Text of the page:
Beyond ADHD Awareness Month, the coalition members―CHADD, ACO and ADDA―will host the 2023 Annual International Conference on ADHD in Baltimore, Maryland, from November 30 to December 2, followed by an online conference option on December 5 and 6. The conference delivers a multitude of ADHD-focused science, education, and essential information, as well as support and community, for an intended audience that includes adults with ADHD, parents and caregivers of children with ADHD, educators, coaches, advocates, and clinicians who diagnose and treat patients with ADHD. For more information or to register, please visit TheADHDConference.org.
What is ADHD?
Everybody can have difficulty sitting still, paying attention or controlling impulsive behavior once in a while. For some people, however, the problems are so pervasive and persistent that they interfere with every aspect of their life: home, academic, social and work.
ADHD is a neurodevelopmental disorder affecting 11 percent of school-age children. Symptoms continue into adulthood in more than three-quarters of cases. ADHD is characterized by developmentally inappropriate levels of inattention, impulsivity and hyperactivity.
Find A CHADD Chapter
CHADD has a nationwide network of affiliated chapters. We encourage you to find a group in your area. This is the best way to connect with resources and find a local ADHD support group that you can share with.
We also have a number of resources for individuals who would like to form a chapter. We can help you setup your chapter and teach you how to grow your membership.
ADHD Medication Shortages: What to Know and Do
Perseverance, flexibility, and creativity are key to success in dealing with the ongoing shortage of various ADHD stimulant medications. Here are some helpful tips and strategies.
Moving Forward with ADHD:
October Is ADHD Awareness Month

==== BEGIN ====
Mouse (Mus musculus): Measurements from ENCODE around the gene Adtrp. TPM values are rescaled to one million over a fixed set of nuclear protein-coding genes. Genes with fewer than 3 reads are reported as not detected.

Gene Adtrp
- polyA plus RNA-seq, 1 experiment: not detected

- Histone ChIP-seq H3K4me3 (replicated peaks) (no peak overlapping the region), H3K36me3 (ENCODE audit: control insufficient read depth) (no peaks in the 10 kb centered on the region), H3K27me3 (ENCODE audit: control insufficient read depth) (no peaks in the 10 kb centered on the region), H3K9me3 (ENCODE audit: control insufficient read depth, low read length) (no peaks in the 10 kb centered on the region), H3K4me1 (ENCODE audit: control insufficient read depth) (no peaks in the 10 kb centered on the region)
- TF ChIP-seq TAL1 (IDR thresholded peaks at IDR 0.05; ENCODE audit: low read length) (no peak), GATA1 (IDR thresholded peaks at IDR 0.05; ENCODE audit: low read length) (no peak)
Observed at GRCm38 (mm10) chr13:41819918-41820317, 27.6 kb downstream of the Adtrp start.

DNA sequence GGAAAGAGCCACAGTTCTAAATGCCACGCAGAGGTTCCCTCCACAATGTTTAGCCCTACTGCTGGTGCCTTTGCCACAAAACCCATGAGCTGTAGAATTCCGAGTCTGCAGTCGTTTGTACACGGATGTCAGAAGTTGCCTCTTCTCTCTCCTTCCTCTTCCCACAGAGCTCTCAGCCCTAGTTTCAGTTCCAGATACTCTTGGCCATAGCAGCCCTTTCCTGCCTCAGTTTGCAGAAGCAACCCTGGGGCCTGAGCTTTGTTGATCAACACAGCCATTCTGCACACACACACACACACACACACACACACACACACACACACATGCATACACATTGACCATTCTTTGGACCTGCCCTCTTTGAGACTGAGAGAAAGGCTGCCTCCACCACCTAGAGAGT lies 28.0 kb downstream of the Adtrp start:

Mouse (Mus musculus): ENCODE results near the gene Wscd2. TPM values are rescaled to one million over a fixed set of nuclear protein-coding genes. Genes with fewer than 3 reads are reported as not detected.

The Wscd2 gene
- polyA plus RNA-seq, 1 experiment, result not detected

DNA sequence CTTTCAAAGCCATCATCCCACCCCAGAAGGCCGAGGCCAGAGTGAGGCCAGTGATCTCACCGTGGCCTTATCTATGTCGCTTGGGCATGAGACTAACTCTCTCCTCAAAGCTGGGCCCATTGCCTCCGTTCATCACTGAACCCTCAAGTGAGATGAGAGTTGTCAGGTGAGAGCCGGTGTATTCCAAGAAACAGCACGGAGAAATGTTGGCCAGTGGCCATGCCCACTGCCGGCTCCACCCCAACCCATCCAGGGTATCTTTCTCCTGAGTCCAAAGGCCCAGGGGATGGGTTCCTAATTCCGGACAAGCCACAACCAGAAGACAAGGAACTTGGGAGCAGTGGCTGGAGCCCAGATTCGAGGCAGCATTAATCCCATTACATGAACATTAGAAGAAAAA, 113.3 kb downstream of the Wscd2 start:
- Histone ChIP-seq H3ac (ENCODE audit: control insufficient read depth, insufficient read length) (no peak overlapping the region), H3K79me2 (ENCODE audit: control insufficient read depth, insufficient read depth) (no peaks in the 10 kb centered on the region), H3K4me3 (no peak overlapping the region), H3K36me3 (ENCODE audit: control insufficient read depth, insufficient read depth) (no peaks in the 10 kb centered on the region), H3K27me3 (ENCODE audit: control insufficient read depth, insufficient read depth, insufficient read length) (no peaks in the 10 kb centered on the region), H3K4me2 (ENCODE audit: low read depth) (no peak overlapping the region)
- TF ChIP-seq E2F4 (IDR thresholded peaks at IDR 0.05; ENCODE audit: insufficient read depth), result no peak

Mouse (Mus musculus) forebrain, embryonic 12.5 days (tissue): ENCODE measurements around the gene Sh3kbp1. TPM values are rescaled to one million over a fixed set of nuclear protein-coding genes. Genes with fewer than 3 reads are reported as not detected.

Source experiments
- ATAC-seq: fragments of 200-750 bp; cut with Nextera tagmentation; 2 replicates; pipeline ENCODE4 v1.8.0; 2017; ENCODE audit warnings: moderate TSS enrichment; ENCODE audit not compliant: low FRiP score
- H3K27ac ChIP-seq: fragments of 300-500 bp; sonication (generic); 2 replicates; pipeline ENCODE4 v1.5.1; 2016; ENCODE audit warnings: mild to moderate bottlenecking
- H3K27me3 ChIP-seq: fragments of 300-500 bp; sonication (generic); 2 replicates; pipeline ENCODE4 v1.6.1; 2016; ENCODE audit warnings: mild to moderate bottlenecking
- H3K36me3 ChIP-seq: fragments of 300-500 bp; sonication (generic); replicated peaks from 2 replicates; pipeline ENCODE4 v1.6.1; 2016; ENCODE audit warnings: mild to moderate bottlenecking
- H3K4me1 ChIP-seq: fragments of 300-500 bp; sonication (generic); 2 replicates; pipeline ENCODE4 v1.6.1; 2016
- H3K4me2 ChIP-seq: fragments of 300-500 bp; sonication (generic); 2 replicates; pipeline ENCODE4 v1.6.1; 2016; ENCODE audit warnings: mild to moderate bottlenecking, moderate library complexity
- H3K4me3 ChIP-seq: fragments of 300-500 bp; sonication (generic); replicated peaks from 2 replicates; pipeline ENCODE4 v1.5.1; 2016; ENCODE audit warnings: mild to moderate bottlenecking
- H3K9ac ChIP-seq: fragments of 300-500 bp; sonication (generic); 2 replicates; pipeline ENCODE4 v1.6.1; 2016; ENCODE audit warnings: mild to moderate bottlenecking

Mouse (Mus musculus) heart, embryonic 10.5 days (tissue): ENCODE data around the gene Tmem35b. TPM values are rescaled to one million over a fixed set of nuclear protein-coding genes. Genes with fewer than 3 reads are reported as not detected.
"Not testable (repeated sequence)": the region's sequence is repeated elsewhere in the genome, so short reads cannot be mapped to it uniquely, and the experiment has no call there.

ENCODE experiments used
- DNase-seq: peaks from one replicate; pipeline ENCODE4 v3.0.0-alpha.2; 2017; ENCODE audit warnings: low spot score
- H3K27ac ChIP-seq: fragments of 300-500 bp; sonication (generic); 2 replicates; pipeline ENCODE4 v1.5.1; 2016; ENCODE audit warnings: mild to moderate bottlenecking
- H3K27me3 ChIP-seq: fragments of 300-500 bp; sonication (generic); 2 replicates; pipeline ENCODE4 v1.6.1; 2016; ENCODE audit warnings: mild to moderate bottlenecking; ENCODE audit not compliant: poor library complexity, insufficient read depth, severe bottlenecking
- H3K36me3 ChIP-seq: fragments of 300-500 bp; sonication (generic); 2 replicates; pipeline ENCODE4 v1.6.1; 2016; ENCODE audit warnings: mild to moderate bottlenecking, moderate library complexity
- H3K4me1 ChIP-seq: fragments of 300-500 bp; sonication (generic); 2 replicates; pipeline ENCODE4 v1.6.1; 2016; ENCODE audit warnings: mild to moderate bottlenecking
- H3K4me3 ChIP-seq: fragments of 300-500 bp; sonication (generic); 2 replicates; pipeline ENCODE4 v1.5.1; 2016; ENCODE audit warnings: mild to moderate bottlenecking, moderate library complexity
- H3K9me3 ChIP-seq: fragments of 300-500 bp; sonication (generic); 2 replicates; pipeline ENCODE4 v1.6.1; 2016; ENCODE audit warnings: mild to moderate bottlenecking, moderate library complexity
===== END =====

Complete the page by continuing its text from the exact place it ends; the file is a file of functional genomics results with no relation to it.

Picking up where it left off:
October is dedicated to raising awareness about ADHD. With millions of individuals affected by this neurodevelopmental disorder worldwide, ADHD Awareness Month is an annual opportunity to educate, advocate, and support the adults and children who live with ADHD.
Raising ADHD awareness for almost forty years
CHADD plays a pivotal role in ADHD Awareness Month. We offer a wealth of information, resources, and support for individuals with ADHD and their families through the National Resource Center on ADHD, our local chapters, and educational programs.
Throughout these years, CHADD has developed first of its kind training on ADHD for families and for teachers. More recently, a course for adults, and a course for healthcare professionals have been created to meet their specific needs.
ADHD Awareness Month and ADHD Coalition partners
CHADD continues to work closely with the ADHD Coaches Organization (ACO) and the Attention Deficit Disorder Association (ADDA) to provide awareness month programing and resources, along with a vibrant social media campaign. These three organizations also team together to sponsor the Annual International Conference on ADHD following the awareness month each year.